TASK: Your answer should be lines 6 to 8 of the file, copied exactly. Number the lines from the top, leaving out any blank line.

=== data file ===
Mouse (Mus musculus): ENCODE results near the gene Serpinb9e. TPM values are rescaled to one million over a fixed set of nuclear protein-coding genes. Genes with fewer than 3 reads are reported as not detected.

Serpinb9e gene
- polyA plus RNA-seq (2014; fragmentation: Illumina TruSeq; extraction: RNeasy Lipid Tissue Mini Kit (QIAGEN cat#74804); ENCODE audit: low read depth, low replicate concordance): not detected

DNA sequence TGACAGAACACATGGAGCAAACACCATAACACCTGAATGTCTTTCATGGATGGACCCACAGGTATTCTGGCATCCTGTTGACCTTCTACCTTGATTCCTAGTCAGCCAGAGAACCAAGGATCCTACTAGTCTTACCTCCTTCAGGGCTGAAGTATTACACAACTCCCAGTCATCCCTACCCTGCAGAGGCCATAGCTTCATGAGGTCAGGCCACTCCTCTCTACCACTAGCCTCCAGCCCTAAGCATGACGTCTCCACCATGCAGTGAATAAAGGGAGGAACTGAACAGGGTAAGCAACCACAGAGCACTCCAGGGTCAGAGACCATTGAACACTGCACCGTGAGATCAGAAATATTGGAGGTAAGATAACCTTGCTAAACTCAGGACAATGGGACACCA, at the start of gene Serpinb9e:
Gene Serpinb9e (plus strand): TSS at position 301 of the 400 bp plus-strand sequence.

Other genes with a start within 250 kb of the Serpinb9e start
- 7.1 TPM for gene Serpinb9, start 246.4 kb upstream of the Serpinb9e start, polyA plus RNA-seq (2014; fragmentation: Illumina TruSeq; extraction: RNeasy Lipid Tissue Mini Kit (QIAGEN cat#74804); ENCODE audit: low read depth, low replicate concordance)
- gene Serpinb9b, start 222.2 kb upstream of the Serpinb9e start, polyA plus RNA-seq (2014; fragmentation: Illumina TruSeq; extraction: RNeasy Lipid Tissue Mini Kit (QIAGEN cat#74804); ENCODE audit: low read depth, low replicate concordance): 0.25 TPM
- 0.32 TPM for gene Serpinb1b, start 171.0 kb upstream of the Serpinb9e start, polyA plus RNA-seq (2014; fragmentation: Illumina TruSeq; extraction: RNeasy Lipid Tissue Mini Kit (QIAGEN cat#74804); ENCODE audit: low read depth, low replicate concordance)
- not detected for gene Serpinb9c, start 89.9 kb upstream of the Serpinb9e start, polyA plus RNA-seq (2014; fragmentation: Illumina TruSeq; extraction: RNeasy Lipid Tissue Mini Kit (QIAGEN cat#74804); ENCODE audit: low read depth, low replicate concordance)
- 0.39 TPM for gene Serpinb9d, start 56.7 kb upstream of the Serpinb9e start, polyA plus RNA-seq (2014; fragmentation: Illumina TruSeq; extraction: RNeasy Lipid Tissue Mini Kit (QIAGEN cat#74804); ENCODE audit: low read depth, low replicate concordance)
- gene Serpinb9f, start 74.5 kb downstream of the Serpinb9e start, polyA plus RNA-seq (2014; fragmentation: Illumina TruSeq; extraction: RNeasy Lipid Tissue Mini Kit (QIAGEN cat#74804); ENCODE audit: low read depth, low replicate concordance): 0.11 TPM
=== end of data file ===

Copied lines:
Other genes with a start within 250 kb of the Serpinb9e start
- 7.1 TPM for gene Serpinb9, start 246.4 kb upstream of the Serpinb9e start, polyA plus RNA-seq (2014; fragmentation: Illumina TruSeq; extraction: RNeasy Lipid Tissue Mini Kit (QIAGEN cat#74804); ENCODE audit: low read depth, low replicate concordance)
- gene Serpinb9b, start 222.2 kb upstream of the Serpinb9e start, polyA plus RNA-seq (2014; fragmentation: Illumina TruSeq; extraction: RNeasy Lipid Tissue Mini Kit (QIAGEN cat#74804); ENCODE audit: low read depth, low replicate concordance): 0.25 TPM